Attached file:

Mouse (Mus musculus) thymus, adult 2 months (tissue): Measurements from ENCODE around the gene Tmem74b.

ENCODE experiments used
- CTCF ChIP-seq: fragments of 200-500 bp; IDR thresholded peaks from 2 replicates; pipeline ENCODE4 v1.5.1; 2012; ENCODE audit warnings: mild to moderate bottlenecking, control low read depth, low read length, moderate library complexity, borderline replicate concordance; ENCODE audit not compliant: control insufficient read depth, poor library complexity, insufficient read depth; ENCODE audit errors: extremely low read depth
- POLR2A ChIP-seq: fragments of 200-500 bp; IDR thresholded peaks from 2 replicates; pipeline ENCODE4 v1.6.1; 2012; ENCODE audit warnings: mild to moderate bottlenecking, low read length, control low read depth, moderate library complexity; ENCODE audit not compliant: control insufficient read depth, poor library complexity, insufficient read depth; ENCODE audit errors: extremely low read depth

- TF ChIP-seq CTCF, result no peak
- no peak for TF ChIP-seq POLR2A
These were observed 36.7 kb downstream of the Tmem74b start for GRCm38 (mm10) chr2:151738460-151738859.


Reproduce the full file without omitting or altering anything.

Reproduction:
Mouse (Mus musculus) thymus, adult 2 months (tissue): Measurements from ENCODE around the gene Tmem74b.

ENCODE experiments used
- CTCF ChIP-seq: fragments of 200-500 bp; IDR thresholded peaks from 2 replicates; pipeline ENCODE4 v1.5.1; 2012; ENCODE audit warnings: mild to moderate bottlenecking, control low read depth, low read length, moderate library complexity, borderline replicate concordance; ENCODE audit not compliant: control insufficient read depth, poor library complexity, insufficient read depth; ENCODE audit errors: extremely low read depth
- POLR2A ChIP-seq: fragments of 200-500 bp; IDR thresholded peaks from 2 replicates; pipeline ENCODE4 v1.6.1; 2012; ENCODE audit warnings: mild to moderate bottlenecking, low read length, control low read depth, moderate library complexity; ENCODE audit not compliant: control insufficient read depth, poor library complexity, insufficient read depth; ENCODE audit errors: extremely low read depth

- TF ChIP-seq CTCF, result no peak
- no peak for TF ChIP-seq POLR2A
These were observed 36.7 kb downstream of the Tmem74b start for GRCm38 (mm10) chr2:151738460-151738859.